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[475] at Raleigh has often bared his bosom on the deadly bullet in defence of his native State. Her military Governor has not thought it prudent to expose his gubernatorial person in battle. It is to be hoped, however, that when he has organized his negro brigade, his Excellency the military Governor will (having laid in an abundant supply of ottar of roses and eau de cologne) put himself at its head, and strike for his own, his native land.

The parallel between Governors suggests another between generals. There was a Yankee general named Arnold, who turned tory. There was a Southern general named Washington, who was a rebel. The British honored the rebel and despised the tory. North-Carolina has a civil Governor and a military Governor — a rebel and a tory. Mean as the Yankees are, they respect the former and loathe the latter.

In conclusion, permit me to assure your Excellency that, with the distinguished consideration due to your exalted position, I subscribe myself your obedient servant,

D. H. Hill., Major-General Confederate States Army.

Governor Stanly to Major-General Hill.

Newbern, N. C., March 27, 1863.
To Major-General D. H Hill, C. S.A., Goldsboro:
sir: By flag of truce last night I received a communication from you of the twenty-fourth instant, full of insolent falsehood and blackguard abuse.

To those who know any thing of the peculiar traits of your character, it will be amusing to learn that you were capable of feeling “mortification and pain” because of any unfortunate conduct of a North-Carolinian.

You say I have descended to low abuse of my own people. I do not know what the abuse to which you have reference can be, unless it was when I characterized as “cowardly incendiaries” the men under the command of General French who burned the town of Plymouth.

I did condemn and do condemn as “cowardly incendiaries” the perpetrators of that diabolical outrage; but I have never believed they were citizens of North-Carolina. It was evidently a premeditated attempt to destroy the whole town. The houses of widows, of Union men, and of secessionists, who had been protected by the troops of the United States, were indiscriminately burned, without regard to the entreaties and tears of their wives and daughters. General French only admitted the firing of one house. You now admit that some houses were burned in Plymouth by “confederate troops.” But unfortunately — if to be convicted of falsehood can be a misfortune to a general in the “Confederate States army” --while you confess his sin, you, from the force of irresistible habits, are guilty of the same infirmity. You say, “it is alleged it was done to oust some Yankee thieves and marauders.” What I have stated above of the character of the persons residing in the houses is a sufficient refutation of this.

I am happy to know that you and I differ in opinion as to those upon whom the burden of this sin rests. If the Union forces were “brutal invaders,” I see no excuse for your burning the towns of those peaceful citizens whom you profess you came to save.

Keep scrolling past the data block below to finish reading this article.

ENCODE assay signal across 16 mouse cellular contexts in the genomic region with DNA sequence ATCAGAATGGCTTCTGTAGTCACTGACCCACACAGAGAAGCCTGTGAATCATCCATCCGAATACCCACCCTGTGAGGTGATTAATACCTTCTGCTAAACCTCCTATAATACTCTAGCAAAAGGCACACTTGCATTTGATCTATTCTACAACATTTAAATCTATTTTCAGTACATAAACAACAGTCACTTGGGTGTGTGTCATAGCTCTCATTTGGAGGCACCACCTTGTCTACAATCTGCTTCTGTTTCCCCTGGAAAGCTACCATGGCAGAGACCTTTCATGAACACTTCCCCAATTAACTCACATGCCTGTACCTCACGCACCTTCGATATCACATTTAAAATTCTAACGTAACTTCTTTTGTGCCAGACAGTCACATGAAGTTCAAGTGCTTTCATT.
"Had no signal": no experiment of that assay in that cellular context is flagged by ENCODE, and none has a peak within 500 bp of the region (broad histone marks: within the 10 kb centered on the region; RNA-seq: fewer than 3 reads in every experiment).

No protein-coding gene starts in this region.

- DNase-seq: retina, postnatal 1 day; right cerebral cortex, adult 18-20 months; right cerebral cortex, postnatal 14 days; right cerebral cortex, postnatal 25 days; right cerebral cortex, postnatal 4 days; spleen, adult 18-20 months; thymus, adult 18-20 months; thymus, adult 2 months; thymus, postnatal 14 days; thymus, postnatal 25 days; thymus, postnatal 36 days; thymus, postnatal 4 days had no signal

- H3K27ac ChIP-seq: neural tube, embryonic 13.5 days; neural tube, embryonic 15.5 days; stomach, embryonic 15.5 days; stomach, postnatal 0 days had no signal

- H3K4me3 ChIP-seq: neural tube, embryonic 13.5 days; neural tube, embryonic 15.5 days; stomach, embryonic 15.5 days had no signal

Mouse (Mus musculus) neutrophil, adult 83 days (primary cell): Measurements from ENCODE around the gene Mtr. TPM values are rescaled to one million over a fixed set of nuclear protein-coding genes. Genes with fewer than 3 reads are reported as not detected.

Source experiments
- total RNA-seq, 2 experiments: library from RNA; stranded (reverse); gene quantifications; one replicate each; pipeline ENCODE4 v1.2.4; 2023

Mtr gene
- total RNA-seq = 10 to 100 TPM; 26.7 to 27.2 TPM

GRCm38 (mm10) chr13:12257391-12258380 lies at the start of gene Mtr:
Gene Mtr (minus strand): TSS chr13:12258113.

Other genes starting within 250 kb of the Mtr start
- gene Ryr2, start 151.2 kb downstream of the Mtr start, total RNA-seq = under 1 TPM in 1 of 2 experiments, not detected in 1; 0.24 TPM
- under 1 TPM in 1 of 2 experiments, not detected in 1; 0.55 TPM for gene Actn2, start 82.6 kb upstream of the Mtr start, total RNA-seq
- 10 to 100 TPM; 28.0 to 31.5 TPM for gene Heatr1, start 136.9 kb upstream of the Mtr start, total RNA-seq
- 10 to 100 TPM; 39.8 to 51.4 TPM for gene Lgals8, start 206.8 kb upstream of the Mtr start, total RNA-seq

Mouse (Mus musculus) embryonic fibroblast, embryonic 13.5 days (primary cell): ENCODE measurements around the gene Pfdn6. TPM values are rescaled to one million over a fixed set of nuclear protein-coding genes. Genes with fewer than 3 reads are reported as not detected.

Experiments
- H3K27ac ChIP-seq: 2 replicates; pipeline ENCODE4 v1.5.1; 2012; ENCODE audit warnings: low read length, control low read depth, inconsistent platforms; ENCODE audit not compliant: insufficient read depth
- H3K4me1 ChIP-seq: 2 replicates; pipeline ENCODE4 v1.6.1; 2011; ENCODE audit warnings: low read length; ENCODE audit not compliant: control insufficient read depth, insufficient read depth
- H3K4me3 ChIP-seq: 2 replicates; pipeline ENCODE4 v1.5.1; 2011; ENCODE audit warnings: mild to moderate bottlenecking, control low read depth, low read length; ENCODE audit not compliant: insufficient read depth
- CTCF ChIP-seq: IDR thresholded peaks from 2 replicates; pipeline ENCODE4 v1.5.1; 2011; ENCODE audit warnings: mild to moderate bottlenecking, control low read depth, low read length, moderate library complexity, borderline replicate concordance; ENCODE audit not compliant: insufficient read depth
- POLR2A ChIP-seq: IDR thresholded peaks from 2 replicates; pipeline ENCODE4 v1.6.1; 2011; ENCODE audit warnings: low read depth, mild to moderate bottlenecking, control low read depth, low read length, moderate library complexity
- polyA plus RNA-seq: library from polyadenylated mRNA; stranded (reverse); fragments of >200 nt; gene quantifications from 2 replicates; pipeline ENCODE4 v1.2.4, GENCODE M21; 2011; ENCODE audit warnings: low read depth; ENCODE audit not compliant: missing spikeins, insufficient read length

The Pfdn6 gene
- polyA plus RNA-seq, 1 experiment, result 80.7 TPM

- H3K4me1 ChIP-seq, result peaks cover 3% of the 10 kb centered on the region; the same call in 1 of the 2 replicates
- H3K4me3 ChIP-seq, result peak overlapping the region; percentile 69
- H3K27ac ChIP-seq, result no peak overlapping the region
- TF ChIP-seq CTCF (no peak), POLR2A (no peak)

If it will afford you pleasure, you may know that I have omitted no opportunity of rebuking any “atrocities” committed by troops of the United States, in which I have been sustained by the gallant General upon whom you so unworthily endeavor to cast reproach.

As far as my observation extends, I know of but two attempts in North-Carolina to destroy towns by burning — both these were made by men of your political school. I refer to the attempt to destroy Newbern and to the burning of Plymouth.

You are pleased, in the mean malignity of your nature, to make a comparison of the civil and military Governors of North-Carolina, in the hope of wounding my feelings. How little you know of the feelings and character of the gentleman whom you would assail.

I feel a just and proper pride for the good conduct of any true son of North-Carolina, even when engaged in a bad cause. The gallant gentleman to whom you refer — as little honored by your praise as I am injured by your sneers — was honored by my “own people” --North-Carolinians — for his lifelong devotion to the Union and his often expressed detestation of secession villains — your associates in treason. He was justly endeared to his own people, because of his eloquent denunciation of the fiendish traitors, like yourself, who were trying for years to plunge his country in civil war. In an hour of excitement, believing his State was about to be invaded, he drew his sword in her defence. I honor his patriotism, while I mourn his error. He will, I trust, continue to merit public gratitude by resisting the tyranny of the destructives who hate and slander him. He will live to regret he ever did any thing to call forth your praise. Those who know you both, know you are not worthy to unlatch his shoe-string. He was not indebted to you or to your friends for his present position, and, notwithstanding his gallantry, his breast was exposed to all the bullets of your calumny.

You “bite a file,” viper, when you speak of my organizing a “negro brigade.” In this respect, even from secessionists, my conduct is unassailable.

But truth demands I should declare that if I were compelled to choose between fighting with such secessionists and town-burners as you are, attempting to destroy the government, and with “a negro brigade” to prevent is destruction, I should prefer the negro brigade. Under no circumstances could I submit to the degradation of an association with men who would serve under such a man as D. H. Hill.

Your allusion to Arnold is beneath contempt, and only reveals the deep malignity which you have had toward me. Though bound to my native land with “hooks of steel,” my adopted

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